Lately,  he’s been pursuing another passion.

“I felt many years ago that I wanted to eventually focus on film scoring,” says Zubot, who’s especially earned praise for his score to the movie Indian Horse. “I just naturally evolved into the area of creating soundscapes, and working a lot of ethereal, surreal effects into my album and session work. With Tanya, I started creating this sound that seemed like a good direction for scoring.”

“I just naturally evolved into the area of creating soundscapes”

Zubot said he let acquaintances know that he was interested in pursuing the pastime, and was hired to provide some short film soundtracks. “My first big feature happened when my friend Dan Mangan asked me to help him arrange and create the score for Hector and The Search for Happiness,” says Zubot. “A pretty big thing, because the lead actors were Simon Pegg and Rosamund Pike. That catapulted me into a new realm.”

The film’s producer, Christine Haebler of Vancouver’s Screen Siren Pictures, liked what she heard, and helped Zubot secure scoring duties for other feature films, including Two Lovers and A Bear, starring Tatiana Maslany and Dane DeHaan, and directed by Academy Award nominee Kim Nguyen. Zubot has just finished scoring Monkey Beach, based on the Eden Robinson novel, and The Whale & The Raven, a documentary directed by Mirjam Leuze. Other projects in the pipeline include an NFB documentary on Tagaq. “Right now, I pretty much have a score or two going at all times,” he says.

For Indian Horse, a film that chronicles the life, within the residential school system, of an aspiring indigenous hockey player – loosely based on former NHL player Reggie Leach – Zubot employed three singers: North Vancouver Métis singer-songwriter Wayne Lavallee;  Squamish First Nations Shaker Church Minister and Cowichan Tribe member Eugene Harry; and Toronto Anishinaabe singer Marie Gaudet.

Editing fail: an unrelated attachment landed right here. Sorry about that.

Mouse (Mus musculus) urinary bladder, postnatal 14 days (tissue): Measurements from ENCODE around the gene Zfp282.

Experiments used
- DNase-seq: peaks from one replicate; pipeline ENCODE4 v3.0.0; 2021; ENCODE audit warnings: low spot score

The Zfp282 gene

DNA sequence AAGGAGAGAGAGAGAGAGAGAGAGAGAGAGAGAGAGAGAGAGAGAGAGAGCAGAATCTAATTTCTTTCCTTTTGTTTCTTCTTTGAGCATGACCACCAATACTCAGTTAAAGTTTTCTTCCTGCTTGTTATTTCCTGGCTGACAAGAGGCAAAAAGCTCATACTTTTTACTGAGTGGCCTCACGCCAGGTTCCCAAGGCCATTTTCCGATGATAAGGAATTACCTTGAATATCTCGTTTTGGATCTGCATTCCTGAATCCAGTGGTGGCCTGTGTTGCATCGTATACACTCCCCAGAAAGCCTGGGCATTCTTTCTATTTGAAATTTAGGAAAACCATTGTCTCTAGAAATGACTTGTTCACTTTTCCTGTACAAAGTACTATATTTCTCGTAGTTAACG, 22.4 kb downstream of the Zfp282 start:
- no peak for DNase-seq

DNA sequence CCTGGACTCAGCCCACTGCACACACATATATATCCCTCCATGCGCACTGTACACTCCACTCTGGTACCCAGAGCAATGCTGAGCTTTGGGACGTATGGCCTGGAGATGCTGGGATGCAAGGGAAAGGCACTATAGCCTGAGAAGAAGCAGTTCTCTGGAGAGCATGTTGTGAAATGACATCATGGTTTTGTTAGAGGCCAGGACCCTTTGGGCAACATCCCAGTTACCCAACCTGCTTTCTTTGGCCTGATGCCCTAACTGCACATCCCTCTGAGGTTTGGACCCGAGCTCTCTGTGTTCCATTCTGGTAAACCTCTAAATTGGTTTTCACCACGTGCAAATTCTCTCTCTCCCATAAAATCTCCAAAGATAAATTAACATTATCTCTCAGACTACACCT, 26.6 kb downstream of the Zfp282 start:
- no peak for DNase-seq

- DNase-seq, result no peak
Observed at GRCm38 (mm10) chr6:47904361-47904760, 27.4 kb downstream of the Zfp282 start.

“I scattered their work throughout the film to make sure that there was some real indigenous content,” says Zubot. “That was a challenge – to create music for a story about the residential school system that supported the story, but didn’t overtake it. Subtle, but spare, it gave me the space to do what I do.”

Directed by Stephen Campanelli, Clint Eastwood’s longtime camera operator, Indian Horse – based on the Richard Wagamese novel and executive-produced by Eastwood – has a score largely determined by extemporization.

“Usually I’ll get a script three or four months beforehand, slowly make my way through it and get a subliminal feeling of the story,” says Zubot. “I’ll try not to think about it too much. Then I’ll get some first drafts and different scenes from the film – even if they’re not colour-corrected or fully edited – and start improvising to video.  I’ll create and let what I’m feeling about the story combine with what’s onscreen to guide me when I improvise. I’ll create the initial sketches and build things from there. It’s about emotion and feel for me.”

With numerous scores under his belt, Zubot is now eyeing Hollywood. “I want to spend more time in Los Angeles, and work with U.S. filmmakers that I respect.”

Drake may be the most famous Canadian who’s worked with R&B rising star Summer Walker, but he’s not the only one. Featured on the opening track of her latest album, Over It, is a sample by Vancouver singer-songwriter/producer Teddi Jones.

“We found out only a week before the album dropped,” Jones says, of finding out that Walker has picked up one of the samples she’d created alongside producer Coop the Truth. “It was a really fun experience.”

For Jones, music has always been a hobby, dating back to the age of 9 or 10, when she first started writing songs – a process that she remembers being therapeutic. But it wasn’t until this past year that she realized she wanted to turn that into a true profession. “There are so many avenues you can take in this industry,” she says. “It’s really exciting to have the freedom to express creativity in so many ways through music.”

Another artist Jones has worked with is Montréal-based R&B singer-songwriter Shay Lia. Jones is credited on two songs from Lia’s debut album, Dangerous: the slow groove “Rock Baby,” and the more rhythmic “Find a Way.”

So far, Jones has learned to “trust your intuition and never stop learning,” something she’s trying to apply to both her work and life. Whereas 2019 was “a year of preparation,” Jones is ready to transform all her experience into even more new music in 2020.

The key, to Jones, is to connect with artists who “share a mutual love and respect for music and people. At the end of the day, that’s what it’s about for me.”